Now as an MH Fellow with YKA, she’s expanding her impressive scope of work further by launching a campaign to facilitate the process of ensuring better menstrual health and SRH services for women residing in correctional homes in West Bengal. The campaign will entail an independent study to take stalk of the present conditions of MHM in correctional homes across the state and use its findings to build public support and political will to take the necessary action.

        Saurabh has been associated with YKA as a user and has consistently been writing on the issue MHM and its intersectionality with other issues in the society. Now as an MHM Fellow with YKA, he’s launched the Right to Period campaign, which aims to ensure proper execution of MHM guidelines in Delhi’s schools.

        The long-term aim of the campaign is to develop an open culture where menstruation is not treated as a taboo. The campaign also seeks to hold the schools accountable for their responsibilities as an important component in the implementation of MHM policies by making adequate sanitation infrastructure and knowledge of MHM available in school premises.

        Read more about his campaign.

        Harshita is a psychologist and works to support people with mental health issues, particularly adolescents who are survivors of violence. Associated with the Azadi Foundation in UP, Harshita became an MHM Fellow with YKA, with the aim of promoting better menstrual health.

        Her campaign #MeriMarzi aims to promote menstrual health and wellness, hygiene and facilities for female sex workers in UP. She says, “Knowledge about natural body processes is a very basic human right. And for individuals whose occupation is providing sexual services, it becomes even more important.”

        Meri Marzi aims to ensure sensitised, non-discriminatory health workers for the needs of female sex workers in the Suraksha Clinics under the UPSACS (Uttar Pradesh State AIDS Control Society) program by creating more dialogues and garnering public support for the cause of sex workers’ menstrual rights. The campaign will also ensure interventions with sex workers to clear misconceptions around overall hygiene management to ensure that results flow both ways.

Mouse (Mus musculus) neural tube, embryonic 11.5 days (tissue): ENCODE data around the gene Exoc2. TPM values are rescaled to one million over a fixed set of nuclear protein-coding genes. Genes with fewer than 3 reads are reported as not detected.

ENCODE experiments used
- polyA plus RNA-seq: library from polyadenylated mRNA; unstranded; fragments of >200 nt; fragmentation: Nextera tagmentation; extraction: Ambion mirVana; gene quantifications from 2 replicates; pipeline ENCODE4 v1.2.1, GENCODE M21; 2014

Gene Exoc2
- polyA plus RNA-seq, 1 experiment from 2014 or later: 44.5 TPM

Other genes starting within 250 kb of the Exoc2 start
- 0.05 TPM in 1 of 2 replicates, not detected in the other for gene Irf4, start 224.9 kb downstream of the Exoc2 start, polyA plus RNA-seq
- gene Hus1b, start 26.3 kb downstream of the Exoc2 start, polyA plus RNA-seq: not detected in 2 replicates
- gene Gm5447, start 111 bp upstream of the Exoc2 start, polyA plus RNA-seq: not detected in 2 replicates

Read more about her campaign.

        MH Fellow Sabna comes with significant experience working with a range of development issues. A co-founder of Project Sakhi Saheli, which aims to combat period poverty and break menstrual taboos, Sabna has, in the past, worked on the issue of menstruation in urban slums of Delhi with women and adolescent girls. She and her team also released MenstraBook, with menstrastories and organised Menstra Tlk in the Delhi School of Social Work to create more conversations on menstruation.

        With YKA MHM Fellow Vineet, Sabna launched Menstratalk, a campaign that aims to put an end to period poverty and smash menstrual taboos in society. As a start, the campaign aims to begin conversations on menstrual health with five hundred adolescents and youth in Delhi through offline platforms, and through this community mobilise support to create Period Friendly Institutions out of educational institutes in the city.

        Read more about her campaign. 

        A student from Delhi School of Social work, Vineet is a part of Project Sakhi Saheli, an initiative by the students of Delhi school of Social Work to create awareness on Menstrual Health and combat Period Poverty. Along with MHM Action Fellow Sabna, Vineet launched Menstratalk, a campaign that aims to put an end to period poverty and smash menstrual taboos in society.

        As a start, the campaign aims to begin conversations on menstrual health with five hundred adolescents and youth in Delhi through offline platforms, and through this community mobilise support to create Period Friendly Institutions out of educational institutes in the city.

        Find out more about the campaign here.

        A native of Bhagalpur district – Bihar, Shalini Jha believes in equal rights for all genders and wants to work for a gender-equal and just society. In the past she’s had a year-long association as a community leader with Haiyya: Organise for Action’s Health Over Stigma campaign. She’s pursuing a Master’s in Literature with Ambedkar University, Delhi and as an MHM Fellow with YKA, recently launched ‘Project अल्हड़ (Alharh)’.

        She says, “Bihar is ranked the lowest in India’s SDG Index 2019 for India. Hygienic and comfortable menstruation is a basic human right and sustainable development cannot be ensured if menstruators are deprived of their basic rights.” Project अल्हड़ (Alharh) aims to create a robust sensitised community in Bhagalpur to collectively spread awareness, break the taboo, debunk myths and initiate fearless conversations around menstruation. The campaign aims to reach at least 6000 adolescent girls from government and private schools in Baghalpur district in 2020.